BRG: The very first song on John Prine is a song called “Illegal Smile.” Its opening lyrics go like this: “When I woke up this morning, things were looking bad/Seems like total silence was the only friend I had.” And, with just three chords, the song grabs you. But maybe it was the second song on the album, “Spanish Pipedream,” that totally reeled me in. It’s an upbeat, melodic, fun song with these lyrics in the chorus: “Blow up your TV, throw away your paper/Go to the country, build you a home/Plant a little garden, eat a lot of peaches/Try and find Jesus on your own.” It’s thoughtful. It’s funny. And it’s classic John Prine.   

AIM: Are you a musician yourself? If so, what instrument do you play and how much of an influence
did John Prine have on you?  

BRG: I started playing the guitar about eight years ago. John Prine was very influential in keeping me motivated to play better and better—in large part because his songs are mostly three chord songs, so I quickly realized that, once I learned how to play three chords, I could play John Prine songs. And, once I started playing John Prine songs, I never stopped. John, though, has a unique style of finger-picking, and he was very good at it. I’m still trying to master that. I also play the harmonica.   

AIM: If you were to compare John Prine to anyone, who would it be?  

BRG: After John Prine released his first album in 1971, he was dubbed one of the “next Dylans.” (Bruce Springsteen, Donovan, Gordon Lightfoot, and Randy Newman, among others, also held that moniker.) So I suppose that it’s fair to compare John Prine to Bob Dylan. But, although Bob Dylan’s lyrics are revered, they are not funny or irreverent like many of John Prine’s lyrics. And John, unlike Bob, was very much a “regular guy” who just liked spending time with his family and friends. So, rather than calling John the “next Bob Dylan,” I’d call John the first John Prine. And, as Rolling Stone Magazine said, John’s “closest parallel isn’t another songwriter, it’s Mark Twain.”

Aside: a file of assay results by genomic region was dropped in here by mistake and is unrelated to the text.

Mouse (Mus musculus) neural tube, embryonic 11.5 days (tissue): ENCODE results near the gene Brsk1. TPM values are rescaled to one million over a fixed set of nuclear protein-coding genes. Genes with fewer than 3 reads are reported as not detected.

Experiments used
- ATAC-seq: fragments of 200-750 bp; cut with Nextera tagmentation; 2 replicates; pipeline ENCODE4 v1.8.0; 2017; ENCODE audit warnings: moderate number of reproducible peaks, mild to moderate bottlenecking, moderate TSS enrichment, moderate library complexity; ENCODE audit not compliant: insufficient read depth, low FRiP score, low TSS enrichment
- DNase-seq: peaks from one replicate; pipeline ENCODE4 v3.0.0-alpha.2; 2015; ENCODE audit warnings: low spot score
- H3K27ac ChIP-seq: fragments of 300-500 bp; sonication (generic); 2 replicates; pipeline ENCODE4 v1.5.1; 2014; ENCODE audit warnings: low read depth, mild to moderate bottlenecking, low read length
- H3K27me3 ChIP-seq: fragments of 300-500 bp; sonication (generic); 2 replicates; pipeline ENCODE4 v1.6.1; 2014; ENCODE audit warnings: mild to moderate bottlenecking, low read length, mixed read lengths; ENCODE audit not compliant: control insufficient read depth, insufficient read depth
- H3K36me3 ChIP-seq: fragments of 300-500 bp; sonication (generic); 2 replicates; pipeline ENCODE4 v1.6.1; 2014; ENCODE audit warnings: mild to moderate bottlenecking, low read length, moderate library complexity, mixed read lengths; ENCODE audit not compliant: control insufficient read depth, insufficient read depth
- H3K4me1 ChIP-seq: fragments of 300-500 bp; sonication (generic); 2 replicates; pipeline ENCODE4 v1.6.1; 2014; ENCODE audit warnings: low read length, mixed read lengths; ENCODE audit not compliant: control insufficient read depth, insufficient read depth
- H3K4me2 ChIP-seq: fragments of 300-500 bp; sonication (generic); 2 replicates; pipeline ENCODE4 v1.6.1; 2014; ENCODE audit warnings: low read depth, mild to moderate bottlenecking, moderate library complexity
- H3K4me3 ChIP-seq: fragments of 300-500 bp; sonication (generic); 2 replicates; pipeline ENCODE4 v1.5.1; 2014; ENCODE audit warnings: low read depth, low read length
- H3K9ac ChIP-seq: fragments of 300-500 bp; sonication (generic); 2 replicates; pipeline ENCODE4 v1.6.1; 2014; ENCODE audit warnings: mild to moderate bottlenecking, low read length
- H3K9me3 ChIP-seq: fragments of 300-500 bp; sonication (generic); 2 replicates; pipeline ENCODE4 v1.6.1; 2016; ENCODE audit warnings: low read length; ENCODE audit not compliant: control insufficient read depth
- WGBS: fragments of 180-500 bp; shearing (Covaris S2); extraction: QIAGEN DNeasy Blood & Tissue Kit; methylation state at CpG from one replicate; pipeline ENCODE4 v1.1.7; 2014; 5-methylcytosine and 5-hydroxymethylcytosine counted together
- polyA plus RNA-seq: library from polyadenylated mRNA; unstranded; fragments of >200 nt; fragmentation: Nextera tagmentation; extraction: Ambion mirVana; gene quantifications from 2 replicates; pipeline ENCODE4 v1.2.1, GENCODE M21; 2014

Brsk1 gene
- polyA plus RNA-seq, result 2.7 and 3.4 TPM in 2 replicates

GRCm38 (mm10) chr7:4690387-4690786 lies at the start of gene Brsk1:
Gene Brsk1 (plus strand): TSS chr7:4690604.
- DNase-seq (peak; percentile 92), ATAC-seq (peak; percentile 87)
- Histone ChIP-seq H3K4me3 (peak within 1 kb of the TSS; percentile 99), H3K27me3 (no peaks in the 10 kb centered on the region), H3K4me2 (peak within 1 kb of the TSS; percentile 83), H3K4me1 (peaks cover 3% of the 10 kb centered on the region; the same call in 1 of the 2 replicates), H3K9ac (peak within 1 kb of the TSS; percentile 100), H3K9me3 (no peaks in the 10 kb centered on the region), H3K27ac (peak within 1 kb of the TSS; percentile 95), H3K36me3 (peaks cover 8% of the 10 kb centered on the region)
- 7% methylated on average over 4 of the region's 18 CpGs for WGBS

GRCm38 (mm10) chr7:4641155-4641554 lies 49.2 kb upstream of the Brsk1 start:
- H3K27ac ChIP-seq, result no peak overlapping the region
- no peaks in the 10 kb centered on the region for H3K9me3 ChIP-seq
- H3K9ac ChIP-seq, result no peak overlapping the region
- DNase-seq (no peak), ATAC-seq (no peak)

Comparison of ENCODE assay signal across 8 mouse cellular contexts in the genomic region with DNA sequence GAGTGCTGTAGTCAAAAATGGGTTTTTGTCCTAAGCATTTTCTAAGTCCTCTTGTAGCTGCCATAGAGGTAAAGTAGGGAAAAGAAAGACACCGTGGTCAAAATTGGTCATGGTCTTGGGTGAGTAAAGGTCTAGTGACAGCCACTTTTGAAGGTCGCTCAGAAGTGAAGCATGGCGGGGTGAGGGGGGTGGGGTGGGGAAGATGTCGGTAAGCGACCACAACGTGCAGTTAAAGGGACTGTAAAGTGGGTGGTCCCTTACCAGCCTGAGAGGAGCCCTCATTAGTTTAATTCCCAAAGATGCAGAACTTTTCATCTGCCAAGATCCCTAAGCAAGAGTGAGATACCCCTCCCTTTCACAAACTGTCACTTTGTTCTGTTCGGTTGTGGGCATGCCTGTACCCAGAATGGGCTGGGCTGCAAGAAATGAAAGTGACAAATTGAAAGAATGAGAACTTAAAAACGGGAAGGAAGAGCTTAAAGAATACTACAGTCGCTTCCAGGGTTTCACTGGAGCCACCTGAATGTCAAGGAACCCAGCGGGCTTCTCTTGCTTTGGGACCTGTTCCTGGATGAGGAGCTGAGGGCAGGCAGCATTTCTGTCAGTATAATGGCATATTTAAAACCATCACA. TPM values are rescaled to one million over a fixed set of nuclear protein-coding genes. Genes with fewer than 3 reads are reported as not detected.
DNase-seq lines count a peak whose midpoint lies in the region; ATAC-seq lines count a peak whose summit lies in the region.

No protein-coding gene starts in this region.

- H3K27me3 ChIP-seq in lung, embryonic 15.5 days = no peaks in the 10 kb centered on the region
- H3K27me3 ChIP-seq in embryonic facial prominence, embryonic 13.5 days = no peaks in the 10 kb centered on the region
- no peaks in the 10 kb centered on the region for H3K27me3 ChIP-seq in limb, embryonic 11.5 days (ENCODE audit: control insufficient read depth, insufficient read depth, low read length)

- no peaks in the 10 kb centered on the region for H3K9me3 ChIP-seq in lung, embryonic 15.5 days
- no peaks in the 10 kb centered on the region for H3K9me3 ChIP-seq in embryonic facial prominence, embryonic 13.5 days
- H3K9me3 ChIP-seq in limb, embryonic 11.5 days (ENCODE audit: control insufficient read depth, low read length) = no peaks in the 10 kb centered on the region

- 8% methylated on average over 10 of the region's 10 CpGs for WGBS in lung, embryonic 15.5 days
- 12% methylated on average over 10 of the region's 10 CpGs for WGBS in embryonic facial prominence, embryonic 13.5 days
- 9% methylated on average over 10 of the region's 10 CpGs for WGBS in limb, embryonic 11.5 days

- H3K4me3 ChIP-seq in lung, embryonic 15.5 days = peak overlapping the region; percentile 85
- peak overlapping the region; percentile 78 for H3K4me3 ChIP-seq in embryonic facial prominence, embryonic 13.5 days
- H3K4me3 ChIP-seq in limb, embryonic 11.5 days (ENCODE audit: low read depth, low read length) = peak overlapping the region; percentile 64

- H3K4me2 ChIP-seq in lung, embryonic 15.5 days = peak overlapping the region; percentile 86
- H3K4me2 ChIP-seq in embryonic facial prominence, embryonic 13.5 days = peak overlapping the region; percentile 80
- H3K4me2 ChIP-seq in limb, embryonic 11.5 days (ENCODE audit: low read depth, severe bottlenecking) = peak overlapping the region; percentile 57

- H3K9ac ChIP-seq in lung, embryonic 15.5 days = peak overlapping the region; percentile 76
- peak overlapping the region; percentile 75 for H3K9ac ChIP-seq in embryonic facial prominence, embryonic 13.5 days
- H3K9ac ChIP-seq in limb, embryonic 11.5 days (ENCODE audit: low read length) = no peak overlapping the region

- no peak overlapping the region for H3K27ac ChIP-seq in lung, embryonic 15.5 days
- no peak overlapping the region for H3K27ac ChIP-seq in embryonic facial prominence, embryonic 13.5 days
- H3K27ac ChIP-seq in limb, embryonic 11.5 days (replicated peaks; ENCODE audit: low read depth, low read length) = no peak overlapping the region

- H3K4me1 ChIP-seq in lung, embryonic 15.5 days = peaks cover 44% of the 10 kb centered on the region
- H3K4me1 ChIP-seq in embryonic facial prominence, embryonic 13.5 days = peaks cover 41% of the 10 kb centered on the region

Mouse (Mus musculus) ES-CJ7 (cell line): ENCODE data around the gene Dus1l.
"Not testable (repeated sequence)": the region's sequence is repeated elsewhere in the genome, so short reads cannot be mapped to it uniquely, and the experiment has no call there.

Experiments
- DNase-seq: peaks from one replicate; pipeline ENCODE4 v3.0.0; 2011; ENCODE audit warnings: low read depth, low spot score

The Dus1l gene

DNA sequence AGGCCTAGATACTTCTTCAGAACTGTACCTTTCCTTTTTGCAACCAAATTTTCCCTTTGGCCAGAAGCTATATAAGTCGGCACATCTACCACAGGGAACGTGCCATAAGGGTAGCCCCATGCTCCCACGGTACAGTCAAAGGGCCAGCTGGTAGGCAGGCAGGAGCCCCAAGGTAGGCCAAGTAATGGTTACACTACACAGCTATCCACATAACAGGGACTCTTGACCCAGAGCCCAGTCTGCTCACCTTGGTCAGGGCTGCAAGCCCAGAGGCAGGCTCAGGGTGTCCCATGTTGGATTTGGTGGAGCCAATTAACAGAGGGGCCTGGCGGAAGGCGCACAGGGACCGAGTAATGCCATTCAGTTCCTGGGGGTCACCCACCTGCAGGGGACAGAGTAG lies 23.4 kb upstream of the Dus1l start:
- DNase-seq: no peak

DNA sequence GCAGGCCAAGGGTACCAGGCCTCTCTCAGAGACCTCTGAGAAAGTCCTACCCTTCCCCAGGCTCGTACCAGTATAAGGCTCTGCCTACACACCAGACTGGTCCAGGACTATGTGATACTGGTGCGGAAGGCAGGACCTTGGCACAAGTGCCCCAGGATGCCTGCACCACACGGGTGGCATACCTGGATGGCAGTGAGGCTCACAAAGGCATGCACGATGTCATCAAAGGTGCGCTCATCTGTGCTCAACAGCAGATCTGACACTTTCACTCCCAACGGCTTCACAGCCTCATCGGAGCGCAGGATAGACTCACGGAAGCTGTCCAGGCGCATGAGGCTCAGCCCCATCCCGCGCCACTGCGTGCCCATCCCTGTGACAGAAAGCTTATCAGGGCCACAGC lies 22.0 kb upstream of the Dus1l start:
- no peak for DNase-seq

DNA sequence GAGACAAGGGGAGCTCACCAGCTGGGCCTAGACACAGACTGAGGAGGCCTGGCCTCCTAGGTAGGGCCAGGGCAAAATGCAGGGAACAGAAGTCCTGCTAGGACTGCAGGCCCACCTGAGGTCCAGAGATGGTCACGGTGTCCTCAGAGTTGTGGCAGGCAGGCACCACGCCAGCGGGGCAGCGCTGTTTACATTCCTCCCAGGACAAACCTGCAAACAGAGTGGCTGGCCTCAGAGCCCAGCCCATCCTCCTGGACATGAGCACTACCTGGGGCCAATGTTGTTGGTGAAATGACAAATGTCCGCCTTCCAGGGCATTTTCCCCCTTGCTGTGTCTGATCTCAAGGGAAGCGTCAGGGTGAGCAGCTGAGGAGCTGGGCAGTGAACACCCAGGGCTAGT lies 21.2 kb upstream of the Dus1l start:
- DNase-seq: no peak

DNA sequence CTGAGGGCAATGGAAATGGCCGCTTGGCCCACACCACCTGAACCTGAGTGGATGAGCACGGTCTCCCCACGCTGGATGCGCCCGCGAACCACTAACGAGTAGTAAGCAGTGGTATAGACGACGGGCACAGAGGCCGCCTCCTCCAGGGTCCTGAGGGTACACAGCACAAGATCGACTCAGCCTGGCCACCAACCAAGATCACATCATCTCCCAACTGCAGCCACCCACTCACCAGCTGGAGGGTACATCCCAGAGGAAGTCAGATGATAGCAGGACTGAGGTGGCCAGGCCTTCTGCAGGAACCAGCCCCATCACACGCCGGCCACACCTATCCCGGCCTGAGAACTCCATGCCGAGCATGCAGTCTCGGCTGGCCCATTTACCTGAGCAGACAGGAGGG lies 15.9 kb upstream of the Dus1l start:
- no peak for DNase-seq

AIM: For someone that has never heard of John Prine or even to those who know of him, why should they pick up this book?  

BRG: If you know John Prine, this book will allow you to dig deeper into John’s music, perhaps learn things about his songs that you didn’t know, and maybe learn about some John Prine recordings that you were not aware of. If you’ve never heard of John Prine, you’ll learn about one of America’s greatest singer-songwriters, and how he tackles a whole lot of tough topics with thoughtfulness and humor. And, whether you’re a John Prine aficionado or a John Prine novice,    the book will inspire you to listen to some of the best songs that were ever recorded.   

AIM: What is something unique about John Prine?  

BRG: John Prine’s songs, of course, are unique. His melodies are mostly upbeat and fun, and his lyrics are, as Paul Zollo, a writer for American Songwriter said, “so evocative, so purely precise and finely etched, that they linger in our hearts and minds like dreams.” And the wisdom, kindness, and gentle spirit that John possessed as a young man never dimmed when he got older. No matter what, he remained warmhearted and giving. He also had an amazing, and often funny, presence on stage. He was entirely comfortable in his own skin, while being  so comforting to those of us in the audience.